The Democrats’ package would cost about $2.4 trillion, while Senate Majority Leader Mitch McConnell has said $500 billion is as high as his party will go. Trump has expressed willingness to spend far more than Senate Republicans, perhaps as much as $2 trillion, but the White House indicated Thursday that Treasury Secretary Steven Mnuchin would no longer take part in any negotiations.

What’s so infuriating is that Republicans are downplaying not only the severity of the COVID threat to public health but also the danger the pandemic poses to the economy.


Most national GOP leaders have stood behind Trump’s ludicrous claims, which he repeated this week, that the health crisis would soon be over. And they argue that the economy’s recovery since the shutdown-induced collapse in March and April means that the amount of stimulus spending sought by Democrats isn’t needed.

The economy has indeed rebounded more quickly than many forecasters predicted. But McConnell is ignoring that the summer’s momentum has cooled along with the weather. The intensifying pandemic, with record numbers of cases and hospitalizations, has pushed a growing number of states and cities to put tougher restrictions on restaurants, gyms, and social gatherings. Among the most-troubling economic trends:

  • New claims for jobless benefits, a proxy for layoffs, have dropped steadily and dramatically over the past six months, but are still running at more than three times the level before the coronavirus outbreak.
  • More than 21 million Americans received state or federal unemployment checks for the week ended Oct. 24. That is 10 million more than the number of people estimated to be without a job in the Labor Department’s October survey of households. Put another way, the jobless rate, based on the number of people receiving unemployment checks, is 13 percent, not the official 6.9 percent reported by the Labor Department. The two metrics rarely match up, but the pandemic has exaggerated the discrepancy.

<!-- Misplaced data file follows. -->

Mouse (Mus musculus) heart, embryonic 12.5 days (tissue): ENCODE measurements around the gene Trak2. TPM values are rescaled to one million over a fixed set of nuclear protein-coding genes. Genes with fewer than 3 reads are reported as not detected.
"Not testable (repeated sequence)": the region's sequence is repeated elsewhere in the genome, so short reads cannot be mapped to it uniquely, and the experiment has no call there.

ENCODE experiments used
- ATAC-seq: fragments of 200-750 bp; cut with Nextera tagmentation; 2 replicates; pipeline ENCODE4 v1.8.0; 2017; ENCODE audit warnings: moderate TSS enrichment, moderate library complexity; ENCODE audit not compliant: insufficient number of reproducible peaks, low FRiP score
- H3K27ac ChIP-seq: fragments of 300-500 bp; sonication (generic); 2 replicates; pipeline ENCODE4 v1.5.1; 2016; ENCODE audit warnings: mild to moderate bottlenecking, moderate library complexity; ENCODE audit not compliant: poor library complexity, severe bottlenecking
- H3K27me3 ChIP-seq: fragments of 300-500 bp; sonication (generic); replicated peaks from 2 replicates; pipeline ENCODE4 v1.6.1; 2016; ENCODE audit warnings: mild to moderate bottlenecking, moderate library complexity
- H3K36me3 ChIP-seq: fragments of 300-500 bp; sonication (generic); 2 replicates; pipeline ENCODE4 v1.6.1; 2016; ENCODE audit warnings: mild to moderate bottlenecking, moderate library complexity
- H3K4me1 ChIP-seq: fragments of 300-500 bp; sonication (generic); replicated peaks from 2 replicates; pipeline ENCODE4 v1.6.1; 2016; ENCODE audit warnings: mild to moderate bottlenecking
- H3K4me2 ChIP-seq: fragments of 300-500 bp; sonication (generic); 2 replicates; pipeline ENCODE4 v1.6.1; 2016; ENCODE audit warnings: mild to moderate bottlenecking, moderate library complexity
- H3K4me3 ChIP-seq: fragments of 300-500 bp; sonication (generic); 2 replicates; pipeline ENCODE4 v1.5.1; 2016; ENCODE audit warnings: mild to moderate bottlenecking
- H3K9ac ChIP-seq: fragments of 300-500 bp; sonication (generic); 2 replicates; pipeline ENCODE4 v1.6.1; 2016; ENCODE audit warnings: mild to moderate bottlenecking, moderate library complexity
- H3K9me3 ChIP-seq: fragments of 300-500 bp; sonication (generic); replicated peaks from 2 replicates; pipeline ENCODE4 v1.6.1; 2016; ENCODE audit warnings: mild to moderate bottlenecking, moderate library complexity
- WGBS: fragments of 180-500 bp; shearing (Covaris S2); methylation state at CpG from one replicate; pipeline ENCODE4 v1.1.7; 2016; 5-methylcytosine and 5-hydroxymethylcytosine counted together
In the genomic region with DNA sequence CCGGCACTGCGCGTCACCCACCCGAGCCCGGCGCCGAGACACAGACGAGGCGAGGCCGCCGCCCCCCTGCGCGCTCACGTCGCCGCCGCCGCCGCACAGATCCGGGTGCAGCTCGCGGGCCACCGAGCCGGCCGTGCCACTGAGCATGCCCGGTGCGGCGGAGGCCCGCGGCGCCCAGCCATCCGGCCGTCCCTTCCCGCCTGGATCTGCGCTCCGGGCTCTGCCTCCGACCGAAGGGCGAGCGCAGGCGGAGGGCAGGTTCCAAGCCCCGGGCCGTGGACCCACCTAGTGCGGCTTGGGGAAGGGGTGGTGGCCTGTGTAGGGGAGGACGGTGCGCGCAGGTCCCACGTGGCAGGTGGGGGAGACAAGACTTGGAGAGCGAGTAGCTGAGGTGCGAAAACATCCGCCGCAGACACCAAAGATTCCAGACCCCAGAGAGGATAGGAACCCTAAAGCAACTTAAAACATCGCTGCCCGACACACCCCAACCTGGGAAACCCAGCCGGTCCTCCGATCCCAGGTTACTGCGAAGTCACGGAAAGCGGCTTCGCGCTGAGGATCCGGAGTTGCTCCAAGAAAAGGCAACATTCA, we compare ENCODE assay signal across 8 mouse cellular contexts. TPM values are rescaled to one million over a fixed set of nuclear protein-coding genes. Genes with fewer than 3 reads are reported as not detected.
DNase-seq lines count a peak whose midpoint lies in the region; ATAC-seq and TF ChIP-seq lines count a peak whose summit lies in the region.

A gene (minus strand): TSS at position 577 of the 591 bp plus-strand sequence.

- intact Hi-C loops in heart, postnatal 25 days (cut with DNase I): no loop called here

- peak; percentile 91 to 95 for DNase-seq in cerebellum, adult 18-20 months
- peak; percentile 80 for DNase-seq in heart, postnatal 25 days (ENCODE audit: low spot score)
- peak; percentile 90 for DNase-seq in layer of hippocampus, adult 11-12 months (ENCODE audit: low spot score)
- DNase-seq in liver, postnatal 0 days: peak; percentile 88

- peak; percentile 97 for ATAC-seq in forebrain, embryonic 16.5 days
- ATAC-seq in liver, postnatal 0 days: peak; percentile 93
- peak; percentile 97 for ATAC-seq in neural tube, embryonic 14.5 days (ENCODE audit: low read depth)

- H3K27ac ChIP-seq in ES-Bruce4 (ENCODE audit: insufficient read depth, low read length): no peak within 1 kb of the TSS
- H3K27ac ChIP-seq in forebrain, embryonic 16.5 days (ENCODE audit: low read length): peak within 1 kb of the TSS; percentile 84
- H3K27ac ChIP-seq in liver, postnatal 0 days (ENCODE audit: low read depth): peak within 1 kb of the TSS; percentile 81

• Many state unemployment recipients have exhausted their benefits or will do so by the end of the year. Workers unemployed for 27 weeks or more now number 3.6 million, or a third of all people without a job.

“You are seeing people drop farther and farther off benefits,” said Michele Evermore, a senior researcher and policy analyst at the National Employment Law Project.

It’s lucky that Massachusetts is one of about a dozen states that provides up to 13 extra weeks of benefits in periods of high unemployment.

Extended state benefits of $277 a week are what’s allowing Edith Cuello to pay her rent, car insurance, and grocery bills. Cuello, 30, a single mother raising three children in Boston, said she quit her job as a pharmacy technician when she could no longer send her young twins to day care and her older child’s school went to remote learning.

“What I am thinking is that things might get better, so the day care can have a stable schedule and I can go back to work or find another position,” she said.


But as the pandemic worsens, so do Cuello’s chances of getting her life back to normal.

And until then, she said, “I hope to God they find a solution to extend unemployment.”